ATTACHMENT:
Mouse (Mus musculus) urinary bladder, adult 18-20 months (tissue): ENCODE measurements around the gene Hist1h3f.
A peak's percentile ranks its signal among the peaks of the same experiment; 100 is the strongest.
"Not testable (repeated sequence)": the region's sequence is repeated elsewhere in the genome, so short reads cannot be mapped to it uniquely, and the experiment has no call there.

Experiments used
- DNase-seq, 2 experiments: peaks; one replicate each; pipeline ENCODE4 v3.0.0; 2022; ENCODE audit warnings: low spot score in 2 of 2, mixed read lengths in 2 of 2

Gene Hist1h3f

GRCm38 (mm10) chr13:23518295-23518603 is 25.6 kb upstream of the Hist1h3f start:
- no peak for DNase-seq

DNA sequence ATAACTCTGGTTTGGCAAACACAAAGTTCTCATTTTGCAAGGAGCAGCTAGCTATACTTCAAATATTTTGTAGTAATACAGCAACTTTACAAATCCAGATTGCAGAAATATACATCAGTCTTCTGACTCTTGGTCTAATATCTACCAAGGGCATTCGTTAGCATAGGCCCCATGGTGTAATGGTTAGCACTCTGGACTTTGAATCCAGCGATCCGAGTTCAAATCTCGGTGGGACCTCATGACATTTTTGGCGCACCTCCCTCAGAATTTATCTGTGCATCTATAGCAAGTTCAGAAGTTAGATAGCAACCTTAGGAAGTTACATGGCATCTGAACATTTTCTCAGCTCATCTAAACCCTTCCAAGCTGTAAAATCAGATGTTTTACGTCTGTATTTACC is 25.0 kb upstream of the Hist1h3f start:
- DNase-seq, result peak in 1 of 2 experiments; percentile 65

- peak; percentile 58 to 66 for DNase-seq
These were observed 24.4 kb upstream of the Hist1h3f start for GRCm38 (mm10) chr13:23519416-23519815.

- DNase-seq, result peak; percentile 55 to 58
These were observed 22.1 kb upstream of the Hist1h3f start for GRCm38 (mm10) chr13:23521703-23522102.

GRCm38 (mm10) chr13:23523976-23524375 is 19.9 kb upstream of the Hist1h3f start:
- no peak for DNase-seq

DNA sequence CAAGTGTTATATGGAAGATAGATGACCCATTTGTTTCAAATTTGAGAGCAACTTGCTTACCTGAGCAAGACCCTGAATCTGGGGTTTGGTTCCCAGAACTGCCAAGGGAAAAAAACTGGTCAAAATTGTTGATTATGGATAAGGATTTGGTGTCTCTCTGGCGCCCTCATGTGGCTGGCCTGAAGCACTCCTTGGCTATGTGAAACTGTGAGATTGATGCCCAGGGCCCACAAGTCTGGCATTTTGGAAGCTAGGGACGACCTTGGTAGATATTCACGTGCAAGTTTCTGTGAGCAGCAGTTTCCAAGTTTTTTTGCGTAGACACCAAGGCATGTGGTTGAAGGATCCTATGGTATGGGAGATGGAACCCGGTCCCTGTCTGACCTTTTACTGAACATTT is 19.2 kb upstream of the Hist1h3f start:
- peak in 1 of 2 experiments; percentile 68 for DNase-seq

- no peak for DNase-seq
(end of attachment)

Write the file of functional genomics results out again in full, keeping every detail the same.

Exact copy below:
Mouse (Mus musculus) urinary bladder, adult 18-20 months (tissue): ENCODE measurements around the gene Hist1h3f.
A peak's percentile ranks its signal among the peaks of the same experiment; 100 is the strongest.
"Not testable (repeated sequence)": the region's sequence is repeated elsewhere in the genome, so short reads cannot be mapped to it uniquely, and the experiment has no call there.

Experiments used
- DNase-seq, 2 experiments: peaks; one replicate each; pipeline ENCODE4 v3.0.0; 2022; ENCODE audit warnings: low spot score in 2 of 2, mixed read lengths in 2 of 2

Gene Hist1h3f

GRCm38 (mm10) chr13:23518295-23518603 is 25.6 kb upstream of the Hist1h3f start:
- no peak for DNase-seq

DNA sequence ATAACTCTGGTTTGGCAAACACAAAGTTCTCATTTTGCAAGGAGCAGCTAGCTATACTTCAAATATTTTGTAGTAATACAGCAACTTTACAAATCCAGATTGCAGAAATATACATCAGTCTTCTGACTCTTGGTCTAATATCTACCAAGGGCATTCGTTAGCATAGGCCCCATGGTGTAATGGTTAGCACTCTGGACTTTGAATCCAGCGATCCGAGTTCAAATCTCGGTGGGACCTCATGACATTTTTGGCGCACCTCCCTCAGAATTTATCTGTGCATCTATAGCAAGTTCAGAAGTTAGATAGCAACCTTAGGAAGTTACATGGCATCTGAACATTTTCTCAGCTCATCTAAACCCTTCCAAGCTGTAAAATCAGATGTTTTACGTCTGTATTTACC is 25.0 kb upstream of the Hist1h3f start:
- DNase-seq, result peak in 1 of 2 experiments; percentile 65

- peak; percentile 58 to 66 for DNase-seq
These were observed 24.4 kb upstream of the Hist1h3f start for GRCm38 (mm10) chr13:23519416-23519815.

- DNase-seq, result peak; percentile 55 to 58
These were observed 22.1 kb upstream of the Hist1h3f start for GRCm38 (mm10) chr13:23521703-23522102.

GRCm38 (mm10) chr13:23523976-23524375 is 19.9 kb upstream of the Hist1h3f start:
- no peak for DNase-seq

DNA sequence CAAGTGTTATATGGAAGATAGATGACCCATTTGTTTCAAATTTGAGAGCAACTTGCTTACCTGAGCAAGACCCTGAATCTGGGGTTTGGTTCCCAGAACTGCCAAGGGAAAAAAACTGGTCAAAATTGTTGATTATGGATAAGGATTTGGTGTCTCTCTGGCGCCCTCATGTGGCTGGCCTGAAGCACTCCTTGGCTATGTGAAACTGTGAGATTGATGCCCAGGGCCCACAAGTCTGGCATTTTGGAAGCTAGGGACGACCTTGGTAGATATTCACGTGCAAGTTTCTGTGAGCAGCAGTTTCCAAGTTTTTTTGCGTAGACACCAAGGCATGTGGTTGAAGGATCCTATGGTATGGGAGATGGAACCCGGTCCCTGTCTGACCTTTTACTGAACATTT is 19.2 kb upstream of the Hist1h3f start:
- peak in 1 of 2 experiments; percentile 68 for DNase-seq

- no peak for DNase-seq